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Artist Andrew Vicari is now spending a brief vacation in Abu Dhabi, where 40 of his works on the life of the Bedouin in the Gulf states are on display at the Cultural Foundation. Most prominent among them is a huge painting of the late ruler of the United Arab Emirates, Sheikh Zayed bin Sultan. In the meantime, Vicari is at work on another gigantic painting depicting a royal family from one of the Gulf states (the name of which is as yet unknown) that will cover a canvas of 270 square meters. For this painting, he will receive the fabulous sum of 25 million pounds Sterling.

Vicari, 66, is a Welsh artist of Italian origin who usually lives near Monaco. He has acquired his wealth through painting Arab leaders, particularly from the Gulf states, and very large, detailed depictions of scenes from the Arab east. More than a decade ago he completed a monumental work made up of 125 paintings about the first Gulf War, including figures of soldiers and commanders and battle scenes. Saudi Arabian prince Khaled bin Sultan, who was also the commander of the Saudi army, paid $20 million for the work.

Vicari was captivated by the charms of the East at a relatively late stage. He studied at the prestigious Slade School of Fine Art in London, with leading artists like Lucien Freud and William Coldstream, and became acquainted with Francis Bacon. He was introduced to the Middle East by a friend who worked at the British Foreign Office and often played host to leaders and officials from Arab countries, who took an interest in what was happening at Vicari's large studio.

In 1974 Vicari exhibited for the first time in Beirut, but his financial breakthrough was when he continued from there with a friend to Saudi Arabia. The Saudi finance minister commissioned Vicari to paint 60 pictures that would be exhibited at the King Faisal Congress Center. In 1978 Vicari completed the paintings and pocketed his first million dollars. The religious dilemma was solved for him by an official at the Saudi palace: The prohibition on idolatry was interpreted to mean that Allah's intention was not that human beings would not be painted, but rather He himself.

This is not exactly what the Iranian clerics thought. When Vicari completed his paintings of the Saudi kings in 2000, he received an offer from the Iranian clerics to acquire those paintings for $8.5 million, but for one purpose only: to destroy them in order to uproot the plague of depictions of human beings. Vicari refused the offer, which was fairly low relative to his accustomed fees for painting.

Light and horizons

Vicari is the only artist who has been allowed to paint portraits of the Saudi kings, just as he was the only artist whom the Americans allowed to move about among the soldiers during the first Gulf War and even to paint General Norman Schwarzkopf. He has succeeded in breaking the tradition of 1,500 years during which human beings were not painted by Muslim artists.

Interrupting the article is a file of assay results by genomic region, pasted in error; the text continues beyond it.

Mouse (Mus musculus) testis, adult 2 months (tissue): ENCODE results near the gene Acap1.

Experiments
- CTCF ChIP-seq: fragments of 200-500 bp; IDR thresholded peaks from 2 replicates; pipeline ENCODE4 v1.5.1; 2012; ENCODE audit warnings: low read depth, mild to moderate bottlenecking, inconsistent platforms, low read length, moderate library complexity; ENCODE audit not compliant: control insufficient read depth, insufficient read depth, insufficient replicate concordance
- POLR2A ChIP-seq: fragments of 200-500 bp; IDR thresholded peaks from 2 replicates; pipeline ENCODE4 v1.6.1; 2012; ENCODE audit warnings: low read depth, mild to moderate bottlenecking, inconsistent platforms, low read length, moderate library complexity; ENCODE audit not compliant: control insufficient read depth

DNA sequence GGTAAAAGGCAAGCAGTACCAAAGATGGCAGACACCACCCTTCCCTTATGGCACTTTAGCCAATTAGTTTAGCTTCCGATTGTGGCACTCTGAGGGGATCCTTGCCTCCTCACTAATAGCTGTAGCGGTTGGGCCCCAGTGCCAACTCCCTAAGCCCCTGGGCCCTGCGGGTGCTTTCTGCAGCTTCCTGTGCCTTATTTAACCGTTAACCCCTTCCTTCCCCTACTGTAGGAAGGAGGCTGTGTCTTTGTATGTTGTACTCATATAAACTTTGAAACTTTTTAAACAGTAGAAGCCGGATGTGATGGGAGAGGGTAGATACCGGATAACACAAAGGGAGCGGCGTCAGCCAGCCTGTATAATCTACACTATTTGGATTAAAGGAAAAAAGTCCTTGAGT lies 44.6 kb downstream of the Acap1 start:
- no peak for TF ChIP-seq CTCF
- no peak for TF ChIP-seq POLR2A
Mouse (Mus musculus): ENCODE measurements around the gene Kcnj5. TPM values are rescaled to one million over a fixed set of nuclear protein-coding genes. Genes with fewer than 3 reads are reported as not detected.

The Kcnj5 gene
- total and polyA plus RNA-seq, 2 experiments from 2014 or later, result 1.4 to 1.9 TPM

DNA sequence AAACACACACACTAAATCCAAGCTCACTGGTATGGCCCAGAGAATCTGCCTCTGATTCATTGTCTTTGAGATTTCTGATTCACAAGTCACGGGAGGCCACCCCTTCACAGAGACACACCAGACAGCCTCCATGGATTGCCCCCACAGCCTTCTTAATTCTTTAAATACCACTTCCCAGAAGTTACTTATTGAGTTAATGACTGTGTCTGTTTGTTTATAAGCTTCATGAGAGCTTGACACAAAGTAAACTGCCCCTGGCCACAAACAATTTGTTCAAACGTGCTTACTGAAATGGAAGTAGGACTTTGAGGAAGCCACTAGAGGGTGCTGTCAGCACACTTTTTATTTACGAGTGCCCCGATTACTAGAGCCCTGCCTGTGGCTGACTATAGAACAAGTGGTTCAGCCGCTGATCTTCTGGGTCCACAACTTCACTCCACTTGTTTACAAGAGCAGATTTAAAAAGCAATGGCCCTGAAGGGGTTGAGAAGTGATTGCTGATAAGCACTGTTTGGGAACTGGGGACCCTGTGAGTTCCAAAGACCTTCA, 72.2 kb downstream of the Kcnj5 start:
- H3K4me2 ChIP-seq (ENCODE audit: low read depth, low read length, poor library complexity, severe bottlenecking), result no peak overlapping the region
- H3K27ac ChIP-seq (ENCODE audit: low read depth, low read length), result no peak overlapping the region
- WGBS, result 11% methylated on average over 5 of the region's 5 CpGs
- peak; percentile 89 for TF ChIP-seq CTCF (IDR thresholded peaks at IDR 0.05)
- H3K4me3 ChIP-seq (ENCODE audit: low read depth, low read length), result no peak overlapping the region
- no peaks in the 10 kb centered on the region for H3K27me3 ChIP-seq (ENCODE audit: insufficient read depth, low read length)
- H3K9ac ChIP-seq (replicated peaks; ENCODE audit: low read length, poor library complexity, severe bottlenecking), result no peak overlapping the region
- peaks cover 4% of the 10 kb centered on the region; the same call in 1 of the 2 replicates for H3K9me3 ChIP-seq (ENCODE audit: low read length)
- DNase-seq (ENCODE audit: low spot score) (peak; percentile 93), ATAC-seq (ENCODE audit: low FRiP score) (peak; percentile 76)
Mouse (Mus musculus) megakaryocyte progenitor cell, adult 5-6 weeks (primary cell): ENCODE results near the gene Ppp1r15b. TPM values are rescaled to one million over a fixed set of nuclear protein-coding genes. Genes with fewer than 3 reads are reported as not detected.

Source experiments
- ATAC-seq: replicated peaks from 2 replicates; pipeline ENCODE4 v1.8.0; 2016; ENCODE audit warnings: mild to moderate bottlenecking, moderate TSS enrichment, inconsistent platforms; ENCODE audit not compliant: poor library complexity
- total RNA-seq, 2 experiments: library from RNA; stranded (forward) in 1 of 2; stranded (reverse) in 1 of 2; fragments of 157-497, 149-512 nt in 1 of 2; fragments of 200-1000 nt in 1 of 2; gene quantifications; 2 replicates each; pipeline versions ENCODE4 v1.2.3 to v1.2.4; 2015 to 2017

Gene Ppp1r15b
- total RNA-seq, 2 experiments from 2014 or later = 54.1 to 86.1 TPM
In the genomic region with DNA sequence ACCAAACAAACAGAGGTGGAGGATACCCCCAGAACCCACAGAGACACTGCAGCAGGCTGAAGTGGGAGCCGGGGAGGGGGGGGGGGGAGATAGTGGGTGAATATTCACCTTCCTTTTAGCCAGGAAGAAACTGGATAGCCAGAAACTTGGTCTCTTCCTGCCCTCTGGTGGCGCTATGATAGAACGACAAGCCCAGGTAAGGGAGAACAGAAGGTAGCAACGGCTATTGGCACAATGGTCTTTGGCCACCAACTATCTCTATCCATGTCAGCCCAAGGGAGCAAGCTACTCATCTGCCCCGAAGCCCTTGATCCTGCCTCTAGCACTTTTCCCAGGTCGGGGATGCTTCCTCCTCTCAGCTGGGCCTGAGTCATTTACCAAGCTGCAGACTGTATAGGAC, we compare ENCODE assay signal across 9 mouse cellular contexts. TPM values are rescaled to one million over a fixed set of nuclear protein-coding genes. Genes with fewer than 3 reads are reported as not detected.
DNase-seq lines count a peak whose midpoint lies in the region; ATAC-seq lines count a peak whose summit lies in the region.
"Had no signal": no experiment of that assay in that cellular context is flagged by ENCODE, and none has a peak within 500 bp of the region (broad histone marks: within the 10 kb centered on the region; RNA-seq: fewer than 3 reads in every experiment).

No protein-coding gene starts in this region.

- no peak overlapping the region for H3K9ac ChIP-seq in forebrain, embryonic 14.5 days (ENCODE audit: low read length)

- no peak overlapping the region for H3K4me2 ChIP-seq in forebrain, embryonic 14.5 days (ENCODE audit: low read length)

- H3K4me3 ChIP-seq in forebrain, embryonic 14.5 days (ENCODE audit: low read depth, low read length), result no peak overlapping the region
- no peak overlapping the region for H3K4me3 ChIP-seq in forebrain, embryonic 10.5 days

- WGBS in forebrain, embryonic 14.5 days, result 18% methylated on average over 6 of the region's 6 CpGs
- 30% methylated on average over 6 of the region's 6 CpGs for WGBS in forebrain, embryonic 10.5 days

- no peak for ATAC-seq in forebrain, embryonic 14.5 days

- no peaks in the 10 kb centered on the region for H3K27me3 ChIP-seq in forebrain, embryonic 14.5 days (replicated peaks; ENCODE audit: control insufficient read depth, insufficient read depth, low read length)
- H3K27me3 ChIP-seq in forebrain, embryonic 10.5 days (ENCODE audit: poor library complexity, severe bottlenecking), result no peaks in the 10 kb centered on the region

Religion does not stand in the way of kings, even if they are called the guardians of the two places that are most sacred to Islam. Thus, King Faisal and his sons obtained larger-than-life portraits and joined the cult of personality that had usually characterized Arab leaders who are not among the guardians of tradition.

At the time Vicari explained that he had given the title "The Triumph of the Bedouin" to this gigantic series of paintings, "not because I meant triumph in the sense of a victory gained, but rather as a celebration: a triumph of the will and spirit of people emerging into the harsh light of new and wider horizons." It is not clear to which light and which horizons exactly Vicari was referring, but his reputation has only increased since then: He has become the most highly-paid artist in the world and has been accepted as the "official" artist of the Gulf state leaders, who are prepared to pay between $1.5 million and $5 million for one of his "standard" works.

As preparation for "The Triumph of the Bedouin," Vicari, together with people from the court of the Saudi king, went through a long list of books, stories, maps and other historical testimonies and put together a narrative that found its place in the pictures.

Vicari had a far greater role in this than just the court painter of a kingdom: He constructed the image of the noble Arab figure according to the perceptions of a European, but this time with the agreement of his Saudi patrons and not out of a purely colonialist approach.

Thus, in any case, Vicari became acquainted with King Khaled, Faisal's son, and later with King Fahd, and thereafter with other Gulf state rulers. Later on it was Prince Khaled, the governor of the Asir province and the manager of the King Faisal Foundation, who pushed the art project and, inspired by Vicari, established a school of painting in Riyadh. During Vicari's stay in Saudi Arabia, he also gathered materials on Arab horses for a series of 100 paintings, which was shown in the exhibition "Genesis of the Arabian Horse." Thus, the artist who is not so well-known in the country of his birth is also a painter of kings as well as the official painter for Interpol and the French police.

What all this has to do with the emergence of the Bedouin of Saudi Arabia into the "light of new and wider horizons" is difficult to know.